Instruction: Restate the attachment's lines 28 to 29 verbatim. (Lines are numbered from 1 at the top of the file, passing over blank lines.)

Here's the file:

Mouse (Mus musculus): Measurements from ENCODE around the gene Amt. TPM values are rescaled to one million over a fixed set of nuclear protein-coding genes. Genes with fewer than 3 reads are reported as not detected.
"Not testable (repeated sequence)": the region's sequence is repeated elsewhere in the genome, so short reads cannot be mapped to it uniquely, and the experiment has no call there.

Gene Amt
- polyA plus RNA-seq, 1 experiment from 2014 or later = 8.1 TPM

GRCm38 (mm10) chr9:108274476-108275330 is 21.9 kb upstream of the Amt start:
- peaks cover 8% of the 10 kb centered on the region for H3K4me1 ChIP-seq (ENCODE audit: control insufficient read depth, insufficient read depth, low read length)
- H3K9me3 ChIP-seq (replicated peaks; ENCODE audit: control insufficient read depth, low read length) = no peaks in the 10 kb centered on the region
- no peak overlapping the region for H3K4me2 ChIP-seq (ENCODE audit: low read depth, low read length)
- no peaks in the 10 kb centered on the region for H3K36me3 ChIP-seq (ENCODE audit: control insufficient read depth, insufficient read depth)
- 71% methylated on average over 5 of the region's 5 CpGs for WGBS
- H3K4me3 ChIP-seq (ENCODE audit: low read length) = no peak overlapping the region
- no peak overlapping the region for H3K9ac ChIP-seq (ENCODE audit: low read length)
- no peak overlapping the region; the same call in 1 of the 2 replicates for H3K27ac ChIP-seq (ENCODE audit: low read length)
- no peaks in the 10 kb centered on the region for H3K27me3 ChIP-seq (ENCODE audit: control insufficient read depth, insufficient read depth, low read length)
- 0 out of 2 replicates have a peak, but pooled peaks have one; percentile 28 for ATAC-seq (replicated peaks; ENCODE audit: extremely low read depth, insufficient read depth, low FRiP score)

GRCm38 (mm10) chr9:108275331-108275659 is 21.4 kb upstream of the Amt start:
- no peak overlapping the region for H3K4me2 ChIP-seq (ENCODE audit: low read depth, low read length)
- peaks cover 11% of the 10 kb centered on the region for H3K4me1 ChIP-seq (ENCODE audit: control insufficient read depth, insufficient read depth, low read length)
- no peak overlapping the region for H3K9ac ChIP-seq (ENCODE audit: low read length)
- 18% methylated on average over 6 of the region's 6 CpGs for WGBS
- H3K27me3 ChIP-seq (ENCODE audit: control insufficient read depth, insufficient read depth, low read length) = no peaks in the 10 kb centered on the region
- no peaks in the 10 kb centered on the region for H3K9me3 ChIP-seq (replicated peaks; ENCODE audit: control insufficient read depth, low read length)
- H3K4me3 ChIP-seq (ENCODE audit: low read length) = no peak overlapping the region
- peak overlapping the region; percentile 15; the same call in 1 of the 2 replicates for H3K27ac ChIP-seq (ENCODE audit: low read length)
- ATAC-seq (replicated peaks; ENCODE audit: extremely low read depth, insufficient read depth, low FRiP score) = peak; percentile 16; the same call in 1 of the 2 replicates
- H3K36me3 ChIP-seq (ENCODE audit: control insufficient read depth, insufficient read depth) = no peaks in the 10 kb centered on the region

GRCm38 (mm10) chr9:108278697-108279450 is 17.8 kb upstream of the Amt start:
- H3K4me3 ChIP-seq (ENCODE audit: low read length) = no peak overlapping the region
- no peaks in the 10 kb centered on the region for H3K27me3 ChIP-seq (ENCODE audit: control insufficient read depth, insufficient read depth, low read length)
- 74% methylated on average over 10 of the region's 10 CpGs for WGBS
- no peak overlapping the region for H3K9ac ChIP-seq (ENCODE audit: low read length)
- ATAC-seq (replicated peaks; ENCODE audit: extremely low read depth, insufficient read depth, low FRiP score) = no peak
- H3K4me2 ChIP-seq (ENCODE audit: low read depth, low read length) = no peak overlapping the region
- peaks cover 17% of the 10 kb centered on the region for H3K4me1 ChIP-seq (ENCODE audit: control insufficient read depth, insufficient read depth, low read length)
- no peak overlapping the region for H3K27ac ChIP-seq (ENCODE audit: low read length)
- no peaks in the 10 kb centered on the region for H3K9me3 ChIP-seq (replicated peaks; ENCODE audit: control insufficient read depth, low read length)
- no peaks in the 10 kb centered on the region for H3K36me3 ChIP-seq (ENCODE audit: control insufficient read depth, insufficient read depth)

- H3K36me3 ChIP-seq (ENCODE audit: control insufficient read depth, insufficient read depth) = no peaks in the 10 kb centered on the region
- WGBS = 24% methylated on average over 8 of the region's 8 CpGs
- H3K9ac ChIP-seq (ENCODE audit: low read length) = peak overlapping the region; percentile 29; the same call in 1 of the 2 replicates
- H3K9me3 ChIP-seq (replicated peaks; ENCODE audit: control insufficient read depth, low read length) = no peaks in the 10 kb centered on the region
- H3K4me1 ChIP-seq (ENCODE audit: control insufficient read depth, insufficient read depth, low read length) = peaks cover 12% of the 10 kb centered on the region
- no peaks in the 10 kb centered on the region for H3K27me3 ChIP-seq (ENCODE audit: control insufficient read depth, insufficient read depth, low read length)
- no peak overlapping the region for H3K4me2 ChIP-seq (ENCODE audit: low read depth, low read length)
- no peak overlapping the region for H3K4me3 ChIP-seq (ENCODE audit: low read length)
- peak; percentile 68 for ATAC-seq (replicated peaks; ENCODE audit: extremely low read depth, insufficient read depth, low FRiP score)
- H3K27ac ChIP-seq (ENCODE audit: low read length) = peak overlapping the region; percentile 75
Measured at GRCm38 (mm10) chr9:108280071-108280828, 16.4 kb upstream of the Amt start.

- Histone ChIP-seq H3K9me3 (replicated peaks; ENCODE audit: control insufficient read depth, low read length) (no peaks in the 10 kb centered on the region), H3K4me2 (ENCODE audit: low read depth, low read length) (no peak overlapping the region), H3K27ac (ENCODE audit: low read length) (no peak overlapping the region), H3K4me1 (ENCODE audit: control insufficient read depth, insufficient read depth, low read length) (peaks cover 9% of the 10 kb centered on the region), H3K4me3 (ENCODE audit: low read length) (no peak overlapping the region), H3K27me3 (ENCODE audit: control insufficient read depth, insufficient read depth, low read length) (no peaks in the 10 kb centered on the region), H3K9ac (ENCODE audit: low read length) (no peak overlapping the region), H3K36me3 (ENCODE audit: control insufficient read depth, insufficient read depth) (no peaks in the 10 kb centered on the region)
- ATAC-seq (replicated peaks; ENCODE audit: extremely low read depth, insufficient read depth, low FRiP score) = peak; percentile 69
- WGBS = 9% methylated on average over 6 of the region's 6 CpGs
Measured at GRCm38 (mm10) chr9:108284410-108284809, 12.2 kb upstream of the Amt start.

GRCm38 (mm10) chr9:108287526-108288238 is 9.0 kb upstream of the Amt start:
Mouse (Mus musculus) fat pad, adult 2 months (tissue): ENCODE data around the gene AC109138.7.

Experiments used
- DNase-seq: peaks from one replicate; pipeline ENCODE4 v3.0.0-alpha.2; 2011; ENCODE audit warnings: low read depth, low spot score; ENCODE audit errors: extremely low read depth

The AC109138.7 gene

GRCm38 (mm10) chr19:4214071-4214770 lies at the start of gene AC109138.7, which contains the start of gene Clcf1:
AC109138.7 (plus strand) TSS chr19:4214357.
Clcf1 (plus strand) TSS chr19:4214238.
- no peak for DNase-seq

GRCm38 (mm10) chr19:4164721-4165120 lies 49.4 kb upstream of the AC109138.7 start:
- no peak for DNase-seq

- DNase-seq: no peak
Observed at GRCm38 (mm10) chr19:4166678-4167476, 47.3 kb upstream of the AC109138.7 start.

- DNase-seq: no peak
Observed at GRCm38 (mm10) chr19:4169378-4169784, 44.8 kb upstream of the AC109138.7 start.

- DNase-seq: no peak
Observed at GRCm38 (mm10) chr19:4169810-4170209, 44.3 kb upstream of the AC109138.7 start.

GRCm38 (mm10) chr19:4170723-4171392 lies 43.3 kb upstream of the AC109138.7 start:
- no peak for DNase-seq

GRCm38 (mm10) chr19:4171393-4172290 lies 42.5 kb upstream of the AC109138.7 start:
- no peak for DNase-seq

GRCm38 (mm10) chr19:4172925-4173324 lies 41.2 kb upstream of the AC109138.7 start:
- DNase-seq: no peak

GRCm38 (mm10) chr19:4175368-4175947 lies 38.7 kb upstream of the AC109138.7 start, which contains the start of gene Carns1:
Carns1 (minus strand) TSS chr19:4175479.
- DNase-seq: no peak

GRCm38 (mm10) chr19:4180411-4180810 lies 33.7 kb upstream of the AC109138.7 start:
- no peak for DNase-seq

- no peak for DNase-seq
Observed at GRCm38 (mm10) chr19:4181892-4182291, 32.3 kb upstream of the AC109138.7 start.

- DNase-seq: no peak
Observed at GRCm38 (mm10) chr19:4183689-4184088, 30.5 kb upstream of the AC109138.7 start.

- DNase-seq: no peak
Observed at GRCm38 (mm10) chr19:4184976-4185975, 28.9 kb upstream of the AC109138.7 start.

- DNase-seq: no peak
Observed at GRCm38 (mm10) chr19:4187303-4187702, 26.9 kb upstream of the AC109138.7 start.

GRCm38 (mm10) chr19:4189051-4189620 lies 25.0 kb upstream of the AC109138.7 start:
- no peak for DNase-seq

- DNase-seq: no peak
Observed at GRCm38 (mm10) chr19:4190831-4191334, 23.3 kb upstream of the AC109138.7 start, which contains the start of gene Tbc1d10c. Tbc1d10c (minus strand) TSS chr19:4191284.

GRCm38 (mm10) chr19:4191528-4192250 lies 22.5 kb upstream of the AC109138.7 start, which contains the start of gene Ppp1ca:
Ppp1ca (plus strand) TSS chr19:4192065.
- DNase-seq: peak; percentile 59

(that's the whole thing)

- H3K4me3 ChIP-seq (ENCODE audit: low read length) = no peak overlapping the region
- no peaks in the 10 kb centered on the region for H3K27me3 ChIP-seq (ENCODE audit: control insufficient read depth, insufficient read depth, low read length)